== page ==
The pivot frame 26 is pivotably supported along the cylindrical horizontal member 32 by the front pivot coupling 48 and the rear pivot coupling 50. The front pivot coupling 48 is supported by the front of the base frame 52 and the rear pivot coupling is supported by the rear of the base frame 52. The base frame 52 is rectangularly shaped and generally equal in length to the bicycle 12 and generally twice as wide as the handlebars 12 measured at their widest point. The pivot frame 26 is centered over the base frame 52 to provide stability.

The right hand and left hand designations are from the perspective of the person 14 on the bicycle 12. The rear vertical members 36 and 38 and the front vertical member 33 are generally upright and perpendicular to the plane of the base frame 52. Although the vertical members are allowed to pivot they are dynamically forced back to an upright position by the left rear spring 58 and the right rear spring 60. The left rear spring 58 is generally in an upright position and is attached at the rear of the base frame 50 and at the intersection of the rear horizontal member 35 and the rear vertical member 36. The right rear spring 60 is generally in an upright position and is attached the rear of the base frame 50 and at the intersection of the rear horizontal member 35 and the rear vertical member 38. The pivoting motion of the vertical members is further controlled by shock absorber 54 and shock absorber 56. Shock absorber 54 is attached to the base frame 52 at the left rear corner and is also attached at a point that is generally in the middle of the rear vertical member 36. Shock absorber 56 is attached to the base frame 52 at the right rear corner and is also attached at a point that is generally in the middle of the rear vertical member 38. The shock absorbers 54 and 56 and the rear springs 58 and 60 work in unison to allow tilting, but to restore substantial perpendicularity between the vertical members of the pivot frame 26 and the plane of the base frame 52. An example of the pivotal tilting is shown in FIG. 4.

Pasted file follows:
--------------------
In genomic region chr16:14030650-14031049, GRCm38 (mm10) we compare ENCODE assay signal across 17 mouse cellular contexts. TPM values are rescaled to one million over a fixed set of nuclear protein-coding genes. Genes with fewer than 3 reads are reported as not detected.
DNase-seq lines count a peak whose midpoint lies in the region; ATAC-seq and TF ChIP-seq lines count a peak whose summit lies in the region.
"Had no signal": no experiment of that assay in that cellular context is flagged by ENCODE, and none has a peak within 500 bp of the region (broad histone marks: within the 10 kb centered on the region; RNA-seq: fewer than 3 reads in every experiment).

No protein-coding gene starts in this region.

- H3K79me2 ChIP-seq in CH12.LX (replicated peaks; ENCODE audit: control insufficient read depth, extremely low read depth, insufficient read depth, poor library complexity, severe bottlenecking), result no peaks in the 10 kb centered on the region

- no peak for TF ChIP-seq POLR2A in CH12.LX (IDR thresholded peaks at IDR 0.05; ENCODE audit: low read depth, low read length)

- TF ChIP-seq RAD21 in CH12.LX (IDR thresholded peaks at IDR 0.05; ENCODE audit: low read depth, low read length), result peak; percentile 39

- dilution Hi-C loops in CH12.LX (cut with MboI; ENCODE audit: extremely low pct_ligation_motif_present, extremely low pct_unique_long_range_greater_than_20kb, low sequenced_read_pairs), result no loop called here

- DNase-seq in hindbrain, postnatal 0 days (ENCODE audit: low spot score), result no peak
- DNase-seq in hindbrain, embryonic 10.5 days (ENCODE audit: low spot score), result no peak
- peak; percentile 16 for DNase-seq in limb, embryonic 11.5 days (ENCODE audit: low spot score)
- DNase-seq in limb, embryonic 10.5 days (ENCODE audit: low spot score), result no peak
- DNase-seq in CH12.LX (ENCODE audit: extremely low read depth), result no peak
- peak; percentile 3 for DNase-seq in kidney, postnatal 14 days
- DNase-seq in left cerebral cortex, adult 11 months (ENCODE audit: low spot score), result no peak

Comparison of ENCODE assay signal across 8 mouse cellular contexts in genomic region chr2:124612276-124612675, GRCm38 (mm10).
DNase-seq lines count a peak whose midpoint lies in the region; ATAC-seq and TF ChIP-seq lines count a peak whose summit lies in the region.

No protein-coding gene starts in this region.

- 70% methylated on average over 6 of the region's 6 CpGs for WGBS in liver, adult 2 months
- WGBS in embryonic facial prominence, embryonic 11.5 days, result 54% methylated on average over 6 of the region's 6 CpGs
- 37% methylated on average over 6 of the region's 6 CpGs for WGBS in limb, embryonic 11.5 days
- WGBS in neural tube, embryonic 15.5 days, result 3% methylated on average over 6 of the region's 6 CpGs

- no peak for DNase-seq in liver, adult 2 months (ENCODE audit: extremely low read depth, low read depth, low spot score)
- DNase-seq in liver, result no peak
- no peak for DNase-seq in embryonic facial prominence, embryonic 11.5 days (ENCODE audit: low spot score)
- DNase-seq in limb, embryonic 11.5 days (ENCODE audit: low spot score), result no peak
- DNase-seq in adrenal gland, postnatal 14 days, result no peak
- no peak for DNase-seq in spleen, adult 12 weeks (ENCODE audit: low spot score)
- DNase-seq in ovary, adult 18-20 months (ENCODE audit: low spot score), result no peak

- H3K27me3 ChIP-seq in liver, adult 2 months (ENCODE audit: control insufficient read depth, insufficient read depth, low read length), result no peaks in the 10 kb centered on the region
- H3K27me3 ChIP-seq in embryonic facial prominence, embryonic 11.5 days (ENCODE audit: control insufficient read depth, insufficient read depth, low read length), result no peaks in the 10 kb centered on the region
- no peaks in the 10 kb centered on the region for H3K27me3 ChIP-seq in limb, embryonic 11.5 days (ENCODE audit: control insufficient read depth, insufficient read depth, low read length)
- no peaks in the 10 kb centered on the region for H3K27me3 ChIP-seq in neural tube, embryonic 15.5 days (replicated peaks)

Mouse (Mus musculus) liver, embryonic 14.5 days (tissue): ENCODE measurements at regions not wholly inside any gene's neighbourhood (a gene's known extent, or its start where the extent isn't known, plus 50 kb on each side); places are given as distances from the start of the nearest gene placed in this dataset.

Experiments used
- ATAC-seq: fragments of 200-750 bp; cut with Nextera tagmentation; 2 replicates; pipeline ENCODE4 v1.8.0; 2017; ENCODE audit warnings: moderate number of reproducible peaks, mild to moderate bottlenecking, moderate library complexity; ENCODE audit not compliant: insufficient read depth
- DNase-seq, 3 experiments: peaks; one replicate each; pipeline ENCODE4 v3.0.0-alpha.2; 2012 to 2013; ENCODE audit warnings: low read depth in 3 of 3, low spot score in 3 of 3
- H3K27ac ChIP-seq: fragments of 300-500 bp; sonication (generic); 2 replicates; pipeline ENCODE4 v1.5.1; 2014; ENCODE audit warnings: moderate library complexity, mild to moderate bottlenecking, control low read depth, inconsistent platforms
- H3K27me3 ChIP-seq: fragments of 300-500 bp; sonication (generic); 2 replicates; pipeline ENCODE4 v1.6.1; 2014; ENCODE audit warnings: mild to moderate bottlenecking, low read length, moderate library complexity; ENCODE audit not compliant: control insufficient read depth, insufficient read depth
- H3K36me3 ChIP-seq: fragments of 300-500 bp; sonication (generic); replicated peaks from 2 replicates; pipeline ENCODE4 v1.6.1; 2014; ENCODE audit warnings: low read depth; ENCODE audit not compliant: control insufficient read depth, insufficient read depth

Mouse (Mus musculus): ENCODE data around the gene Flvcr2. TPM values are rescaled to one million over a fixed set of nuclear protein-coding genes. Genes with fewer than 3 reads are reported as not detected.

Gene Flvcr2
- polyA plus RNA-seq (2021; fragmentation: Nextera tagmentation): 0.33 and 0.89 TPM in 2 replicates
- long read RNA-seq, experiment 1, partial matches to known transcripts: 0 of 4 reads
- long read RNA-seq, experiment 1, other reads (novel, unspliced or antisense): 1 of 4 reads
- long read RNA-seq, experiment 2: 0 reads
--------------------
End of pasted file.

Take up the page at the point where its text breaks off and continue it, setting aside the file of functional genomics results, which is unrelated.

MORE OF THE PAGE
Patent Citations
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Referenced by
Citing PatentFiling datePublication dateApplicantTitle
US7442152 *Apr 14, 2005Oct 28, 2008Lewis Dale PetersonCyclist training system
US7736282 *May 22, 2007Jun 15, 2010Mark HorowitzBike trainer
US7819782 *Jun 14, 2007Oct 26, 2010Ya-Man Ltd.Exercise machine
US7857732 *Nov 20, 2008Dec 28, 2010Gregg Stuart NielsonSway-capable stationary bicycle
US7883449 *Apr 28, 2006Feb 8, 2011Kuo-Hui WanAuxiliary supporting device of a bicycle
US7927258 *Aug 17, 2007Apr 19, 2011Real Ryder, LLCBicycling exercise apparatus
US7963889 *Nov 7, 2006Jun 21, 2011Ziad BadarnehIndoor exercise cycle with tilt function
US7998032Nov 18, 2008Aug 16, 2011Kurt Manufacturing, Inc.Bicycle trainer
US8062192 *May 14, 2010Nov 22, 2011Shawn ArsteinPortable stationary bicycle trainer
US8092352 *Mar 3, 2008Jan 10, 2012Realryder, LlcBicycling exercise apparatus with multiple element load dispersion
US8439808 *Apr 24, 2012May 14, 2013Brian H HamiltonBicycle trainer with variable resistance to pedaling
US8585561Mar 12, 2010Nov 19, 2013Nautilus, Inc.Exercise bike
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Classifications
U.S. Classification482/61, 482/57
International ClassificationA63B22/16, A63B69/16, B62M1/08
Cooperative ClassificationA63B22/16, A63B2069/168, A63B2069/162, A63B2022/0641, A63B2069/165, A63B69/16
European ClassificationA63B22/16, A63B69/16
Legal Events
DateCodeEventDescription
Mar 27, 2012FPExpired due to failure to pay maintenance fee
Effective date: 20120205
Feb 5, 2012LAPSLapse for failure to pay maintenance fees
Sep 12, 2011REMIMaintenance fee reminder mailed